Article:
Social media is filled with jokes about day drinking and at-home happy hours. While this attitude might help people feel connected or make them laugh, it also portrays excessive daily alcohol consumption as acceptable.

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How Alcohol Affects Productivity

While some people might think they can drink alcohol without it affecting their work, this is not entirely true. Alcohol impacts a person’s health, as well as their work productivity.

It can result in:

  • Difficulty focusing and staying on task
  • Slurring speech during video or phone calls
  • Missing phone calls, emails, and other notifications
  • Missing or showing up late for meetings
  • Difficulty remembering tasks
  • Falling asleep or needing to nap during work hours
  • Poor decision making 

Can You Get Caught?

Excessive amounts of time spent working at home alone might make you think you can get away with drinking on the job. But this is not true.

Employers know that working from home gives people more freedom and access to things that would normally only occur during non-working hours. Work-from-home freedom does not apply to having an on-the-clock drink. 

Many employers know there’s an increased risk of drinking while working, and they are on the lookout for signs of this occurring. 

Remote employees must remember that even though they are working from home, they are still on the job, even though they aren’t at the office. The same expectation not to drink during working hours exists for employees who do not work remotely.

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Signs of Alcohol Use Disorder (AUD)

Symptoms of alcohol use disorder (AUD) include:

  • Inability to quit drinking even if you have a desire to do so
  • Making excuses for your drinking habits
  • Drinking during “off hours,” especially first thing in the morning, or drinking during working hours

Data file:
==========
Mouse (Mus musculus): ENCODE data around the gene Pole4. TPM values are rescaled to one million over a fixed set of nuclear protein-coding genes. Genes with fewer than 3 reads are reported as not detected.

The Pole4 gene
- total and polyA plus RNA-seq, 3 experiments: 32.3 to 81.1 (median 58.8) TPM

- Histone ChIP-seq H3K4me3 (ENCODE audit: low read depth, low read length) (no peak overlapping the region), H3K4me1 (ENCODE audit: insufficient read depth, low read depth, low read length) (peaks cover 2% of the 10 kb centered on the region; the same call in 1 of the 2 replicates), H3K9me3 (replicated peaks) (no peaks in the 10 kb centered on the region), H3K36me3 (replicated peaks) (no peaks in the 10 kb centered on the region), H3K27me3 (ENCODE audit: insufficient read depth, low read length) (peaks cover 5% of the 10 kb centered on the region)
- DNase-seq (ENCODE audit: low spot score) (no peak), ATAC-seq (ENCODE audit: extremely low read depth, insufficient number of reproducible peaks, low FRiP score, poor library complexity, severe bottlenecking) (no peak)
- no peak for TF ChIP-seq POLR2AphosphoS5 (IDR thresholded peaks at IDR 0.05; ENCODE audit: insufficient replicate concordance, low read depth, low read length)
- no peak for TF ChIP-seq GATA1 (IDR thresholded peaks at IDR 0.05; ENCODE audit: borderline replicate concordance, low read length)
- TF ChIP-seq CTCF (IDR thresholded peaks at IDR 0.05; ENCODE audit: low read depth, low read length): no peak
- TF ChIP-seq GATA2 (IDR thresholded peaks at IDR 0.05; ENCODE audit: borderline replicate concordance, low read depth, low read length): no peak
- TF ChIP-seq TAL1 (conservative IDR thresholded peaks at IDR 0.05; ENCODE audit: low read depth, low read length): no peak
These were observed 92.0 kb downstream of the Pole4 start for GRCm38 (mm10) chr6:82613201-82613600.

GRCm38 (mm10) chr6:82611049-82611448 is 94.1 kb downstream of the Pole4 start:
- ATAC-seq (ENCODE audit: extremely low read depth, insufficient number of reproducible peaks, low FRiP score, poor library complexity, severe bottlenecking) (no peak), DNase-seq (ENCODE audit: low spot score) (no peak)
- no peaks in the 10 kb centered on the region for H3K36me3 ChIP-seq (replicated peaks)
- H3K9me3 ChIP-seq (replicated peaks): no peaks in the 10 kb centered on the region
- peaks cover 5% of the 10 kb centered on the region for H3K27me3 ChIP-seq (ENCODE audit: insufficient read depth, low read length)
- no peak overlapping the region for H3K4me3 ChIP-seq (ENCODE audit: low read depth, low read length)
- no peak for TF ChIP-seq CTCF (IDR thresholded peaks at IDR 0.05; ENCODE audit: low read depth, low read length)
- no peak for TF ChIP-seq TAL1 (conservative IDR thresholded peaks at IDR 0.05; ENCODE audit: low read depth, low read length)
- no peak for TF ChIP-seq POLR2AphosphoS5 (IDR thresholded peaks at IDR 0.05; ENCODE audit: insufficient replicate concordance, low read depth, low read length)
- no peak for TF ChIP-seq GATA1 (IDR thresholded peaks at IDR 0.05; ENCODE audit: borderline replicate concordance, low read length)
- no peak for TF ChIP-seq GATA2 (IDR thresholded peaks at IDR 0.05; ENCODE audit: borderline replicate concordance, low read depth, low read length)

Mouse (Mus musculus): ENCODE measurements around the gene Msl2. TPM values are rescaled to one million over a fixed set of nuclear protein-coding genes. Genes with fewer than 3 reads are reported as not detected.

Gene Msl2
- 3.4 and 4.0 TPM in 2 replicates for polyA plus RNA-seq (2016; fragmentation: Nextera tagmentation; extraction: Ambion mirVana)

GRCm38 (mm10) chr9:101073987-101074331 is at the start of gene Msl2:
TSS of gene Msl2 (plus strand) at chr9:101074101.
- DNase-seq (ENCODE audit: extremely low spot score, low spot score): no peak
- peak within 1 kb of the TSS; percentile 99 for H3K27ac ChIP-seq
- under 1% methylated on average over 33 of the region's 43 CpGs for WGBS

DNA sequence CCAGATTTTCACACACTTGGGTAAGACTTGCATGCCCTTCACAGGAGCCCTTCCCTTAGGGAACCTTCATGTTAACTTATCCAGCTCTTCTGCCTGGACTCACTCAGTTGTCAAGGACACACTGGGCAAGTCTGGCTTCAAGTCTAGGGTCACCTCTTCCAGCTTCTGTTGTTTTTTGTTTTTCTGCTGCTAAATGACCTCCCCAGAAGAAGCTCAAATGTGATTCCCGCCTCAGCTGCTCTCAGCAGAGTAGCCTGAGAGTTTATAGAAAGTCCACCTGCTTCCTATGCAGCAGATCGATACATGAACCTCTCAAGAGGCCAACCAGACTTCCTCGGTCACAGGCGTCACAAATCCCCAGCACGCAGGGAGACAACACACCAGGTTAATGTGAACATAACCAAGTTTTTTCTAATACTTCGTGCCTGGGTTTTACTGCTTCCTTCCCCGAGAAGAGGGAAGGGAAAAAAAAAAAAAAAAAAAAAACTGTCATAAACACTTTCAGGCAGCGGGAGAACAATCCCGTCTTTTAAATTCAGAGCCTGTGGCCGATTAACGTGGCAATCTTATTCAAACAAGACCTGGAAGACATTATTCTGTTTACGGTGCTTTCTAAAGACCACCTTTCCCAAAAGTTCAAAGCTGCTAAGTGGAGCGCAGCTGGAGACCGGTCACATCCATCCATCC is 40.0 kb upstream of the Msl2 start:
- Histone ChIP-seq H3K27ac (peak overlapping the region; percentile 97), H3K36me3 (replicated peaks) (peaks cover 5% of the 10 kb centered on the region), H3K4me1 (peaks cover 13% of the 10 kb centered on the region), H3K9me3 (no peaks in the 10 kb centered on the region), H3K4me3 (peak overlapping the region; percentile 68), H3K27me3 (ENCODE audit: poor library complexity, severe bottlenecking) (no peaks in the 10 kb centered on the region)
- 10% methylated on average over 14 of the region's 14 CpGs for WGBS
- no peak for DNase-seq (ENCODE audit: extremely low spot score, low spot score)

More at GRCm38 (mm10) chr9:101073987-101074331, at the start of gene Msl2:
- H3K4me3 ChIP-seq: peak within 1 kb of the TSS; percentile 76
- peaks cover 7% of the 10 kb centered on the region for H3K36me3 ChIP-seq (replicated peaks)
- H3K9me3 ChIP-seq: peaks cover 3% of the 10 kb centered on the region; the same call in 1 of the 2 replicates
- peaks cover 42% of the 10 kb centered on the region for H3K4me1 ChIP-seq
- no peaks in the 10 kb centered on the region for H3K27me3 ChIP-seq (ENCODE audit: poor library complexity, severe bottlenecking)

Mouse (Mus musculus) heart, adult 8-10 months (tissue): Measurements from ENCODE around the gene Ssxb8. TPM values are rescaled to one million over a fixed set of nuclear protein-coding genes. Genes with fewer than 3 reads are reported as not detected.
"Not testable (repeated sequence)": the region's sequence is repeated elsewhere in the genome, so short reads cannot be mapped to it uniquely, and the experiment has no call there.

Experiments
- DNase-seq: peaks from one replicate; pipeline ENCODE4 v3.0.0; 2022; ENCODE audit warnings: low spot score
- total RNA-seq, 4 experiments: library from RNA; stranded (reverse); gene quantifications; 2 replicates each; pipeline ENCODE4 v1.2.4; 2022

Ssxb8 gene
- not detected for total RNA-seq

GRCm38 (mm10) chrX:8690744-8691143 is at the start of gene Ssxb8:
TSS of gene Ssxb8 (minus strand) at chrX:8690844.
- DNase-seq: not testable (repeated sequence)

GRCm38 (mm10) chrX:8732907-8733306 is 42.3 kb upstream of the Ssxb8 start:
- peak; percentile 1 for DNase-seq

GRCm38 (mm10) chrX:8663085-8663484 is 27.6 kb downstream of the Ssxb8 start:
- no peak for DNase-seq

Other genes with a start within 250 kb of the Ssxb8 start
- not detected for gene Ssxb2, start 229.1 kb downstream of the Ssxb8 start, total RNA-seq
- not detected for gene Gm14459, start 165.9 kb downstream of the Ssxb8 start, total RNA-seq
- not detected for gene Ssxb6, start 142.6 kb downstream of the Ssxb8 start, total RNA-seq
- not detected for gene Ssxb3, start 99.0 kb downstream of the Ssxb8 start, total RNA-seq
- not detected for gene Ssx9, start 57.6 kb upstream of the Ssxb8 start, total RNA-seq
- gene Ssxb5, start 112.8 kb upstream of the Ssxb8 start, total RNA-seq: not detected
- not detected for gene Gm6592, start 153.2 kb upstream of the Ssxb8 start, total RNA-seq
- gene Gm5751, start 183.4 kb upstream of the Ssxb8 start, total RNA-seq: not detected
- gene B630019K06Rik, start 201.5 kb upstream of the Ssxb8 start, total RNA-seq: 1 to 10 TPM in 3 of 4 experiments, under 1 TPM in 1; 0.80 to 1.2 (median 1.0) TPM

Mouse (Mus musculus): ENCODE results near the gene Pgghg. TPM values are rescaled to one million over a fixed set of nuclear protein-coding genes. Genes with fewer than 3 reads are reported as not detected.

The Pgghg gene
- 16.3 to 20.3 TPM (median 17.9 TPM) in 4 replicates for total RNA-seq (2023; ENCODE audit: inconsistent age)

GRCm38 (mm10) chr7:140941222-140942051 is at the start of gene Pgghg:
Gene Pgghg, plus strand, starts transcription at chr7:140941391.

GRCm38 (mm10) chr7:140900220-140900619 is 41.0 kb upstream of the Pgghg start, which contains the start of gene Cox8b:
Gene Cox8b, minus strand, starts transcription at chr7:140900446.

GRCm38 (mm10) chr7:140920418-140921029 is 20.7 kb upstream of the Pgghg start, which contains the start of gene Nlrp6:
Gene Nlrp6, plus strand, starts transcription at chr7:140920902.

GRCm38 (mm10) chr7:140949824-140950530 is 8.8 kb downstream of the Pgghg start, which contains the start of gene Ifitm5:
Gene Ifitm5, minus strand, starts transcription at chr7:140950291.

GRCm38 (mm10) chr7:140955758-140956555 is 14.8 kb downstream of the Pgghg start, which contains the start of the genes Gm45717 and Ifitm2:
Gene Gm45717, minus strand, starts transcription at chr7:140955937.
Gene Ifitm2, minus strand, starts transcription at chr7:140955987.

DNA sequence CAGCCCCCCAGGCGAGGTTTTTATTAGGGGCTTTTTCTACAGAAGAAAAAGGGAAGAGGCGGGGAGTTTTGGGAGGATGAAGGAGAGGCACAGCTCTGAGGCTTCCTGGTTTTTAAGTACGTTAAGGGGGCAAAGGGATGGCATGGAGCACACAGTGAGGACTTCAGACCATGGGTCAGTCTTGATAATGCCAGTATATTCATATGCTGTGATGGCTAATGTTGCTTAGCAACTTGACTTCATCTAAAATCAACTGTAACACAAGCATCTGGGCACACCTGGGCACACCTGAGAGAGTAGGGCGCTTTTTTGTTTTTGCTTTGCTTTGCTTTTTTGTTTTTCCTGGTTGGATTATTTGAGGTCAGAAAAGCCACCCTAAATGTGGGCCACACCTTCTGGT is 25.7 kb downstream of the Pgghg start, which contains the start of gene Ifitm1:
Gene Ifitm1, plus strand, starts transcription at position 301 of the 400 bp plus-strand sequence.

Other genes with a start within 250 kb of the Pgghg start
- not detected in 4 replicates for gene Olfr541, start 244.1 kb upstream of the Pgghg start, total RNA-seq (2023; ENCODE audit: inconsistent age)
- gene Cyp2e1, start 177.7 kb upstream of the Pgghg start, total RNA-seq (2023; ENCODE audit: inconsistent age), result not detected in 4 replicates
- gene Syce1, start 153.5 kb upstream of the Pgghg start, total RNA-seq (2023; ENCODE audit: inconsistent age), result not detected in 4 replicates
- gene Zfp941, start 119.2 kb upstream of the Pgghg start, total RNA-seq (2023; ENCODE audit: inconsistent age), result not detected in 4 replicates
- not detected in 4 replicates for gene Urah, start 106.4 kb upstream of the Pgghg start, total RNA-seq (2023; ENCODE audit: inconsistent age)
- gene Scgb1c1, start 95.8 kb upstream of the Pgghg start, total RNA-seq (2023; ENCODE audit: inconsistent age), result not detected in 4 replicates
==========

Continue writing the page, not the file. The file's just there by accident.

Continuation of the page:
• Drinking alone
  • Mood changes
  • Temporary memory loss
  • Hangovers
  • Abandoning responsibilities to drink
  • Sneaking in drinks throughout the day
  • An inability to stop drinking even when loved ones express concerns
  • Heavy drinking binges or frequent moderate drinking

Treatment options for alcohol addiction are available for people whose drinking habits have become problematic. These treatment options include:

  • Inpatient rehab
  • Outpatient rehab
  • Peer support groups and 12-step programs, including Alcoholics Anonymous (AA)
  • Medication
  • Therapy, including cognitive behavioral therapy (CBT), motivational enhancement therapy (MET), and family counseling
Updated on March 29, 2022
6 sources cited
  1. Rebalancing the ‘COVID-19 Effect’ on Alcohol Sales.” NielsenIQ, 7 May 2020.
  2. Jacob, Louis, et al. “Alcohol Use and Mental Health during COVID-19 Lockdown: A Cross-Sectional Study in a Sample of UK Adults.” Drug and Alcohol Dependence, vol. 219, Feb. 2021, p. 108488, 10.1016/j.drugalcdep.2020.108488. 
  3. “COVID-19 Pandemic Brings New Concerns about Excessive Drinking.” Www.heart.org. 
  4. COVID-19 Pandemic and Alcohol Consumption: Impacts and Interconnections.” Toxicology Reports, vol. 8, 1 Jan. 2021, pp. 529–535, 10.1016/j.toxrep.2021.03.005. 
  5. Alcohol Consumption during the COVID-19 Pandemic: A Cross-Sectional Survey of US Adults.” International Journal of Environmental Research and Public Health, vol. 17, no. 24, 9 Dec. 2020, p. 9189, 10.3390/ijerph17249189.
  6. Killgore, William D.S., et al. “Morning Drinking during COVID-19 Lockdowns.” Psychiatry Research, vol. 307, Jan. 2022, p. 114320, 10.1016/j.psychres.2021.114320.